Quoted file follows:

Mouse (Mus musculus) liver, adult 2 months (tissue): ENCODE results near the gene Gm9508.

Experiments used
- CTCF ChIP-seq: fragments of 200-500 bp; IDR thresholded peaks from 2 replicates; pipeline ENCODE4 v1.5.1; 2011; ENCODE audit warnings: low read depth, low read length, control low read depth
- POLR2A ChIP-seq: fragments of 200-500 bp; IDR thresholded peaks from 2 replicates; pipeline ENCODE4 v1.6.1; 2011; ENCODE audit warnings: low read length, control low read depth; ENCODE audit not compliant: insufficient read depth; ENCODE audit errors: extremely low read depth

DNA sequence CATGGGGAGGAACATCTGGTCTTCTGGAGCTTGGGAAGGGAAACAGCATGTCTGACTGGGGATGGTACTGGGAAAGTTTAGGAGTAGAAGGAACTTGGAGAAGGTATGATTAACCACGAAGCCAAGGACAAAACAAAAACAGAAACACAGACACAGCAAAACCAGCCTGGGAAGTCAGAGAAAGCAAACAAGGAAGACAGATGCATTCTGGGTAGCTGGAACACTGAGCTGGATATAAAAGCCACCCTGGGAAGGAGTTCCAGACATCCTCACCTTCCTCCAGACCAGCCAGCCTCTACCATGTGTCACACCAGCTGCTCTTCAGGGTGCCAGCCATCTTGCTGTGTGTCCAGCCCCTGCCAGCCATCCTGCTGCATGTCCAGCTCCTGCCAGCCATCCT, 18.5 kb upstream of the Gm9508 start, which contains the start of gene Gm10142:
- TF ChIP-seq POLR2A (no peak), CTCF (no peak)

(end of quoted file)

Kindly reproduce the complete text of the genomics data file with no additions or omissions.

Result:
Mouse (Mus musculus) liver, adult 2 months (tissue): ENCODE results near the gene Gm9508.

Experiments used
- CTCF ChIP-seq: fragments of 200-500 bp; IDR thresholded peaks from 2 replicates; pipeline ENCODE4 v1.5.1; 2011; ENCODE audit warnings: low read depth, low read length, control low read depth
- POLR2A ChIP-seq: fragments of 200-500 bp; IDR thresholded peaks from 2 replicates; pipeline ENCODE4 v1.6.1; 2011; ENCODE audit warnings: low read length, control low read depth; ENCODE audit not compliant: insufficient read depth; ENCODE audit errors: extremely low read depth

DNA sequence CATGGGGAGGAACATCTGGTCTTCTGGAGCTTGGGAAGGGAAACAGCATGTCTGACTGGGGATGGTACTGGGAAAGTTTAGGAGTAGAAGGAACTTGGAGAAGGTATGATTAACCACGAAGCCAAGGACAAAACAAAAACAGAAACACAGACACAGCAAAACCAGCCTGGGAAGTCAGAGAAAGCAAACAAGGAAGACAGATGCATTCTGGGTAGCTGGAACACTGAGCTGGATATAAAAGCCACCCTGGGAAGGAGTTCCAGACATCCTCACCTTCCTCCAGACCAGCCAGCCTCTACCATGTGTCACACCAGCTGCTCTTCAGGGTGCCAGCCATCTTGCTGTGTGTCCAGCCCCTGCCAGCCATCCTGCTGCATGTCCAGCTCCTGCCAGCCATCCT, 18.5 kb upstream of the Gm9508 start, which contains the start of gene Gm10142:
- TF ChIP-seq POLR2A (no peak), CTCF (no peak)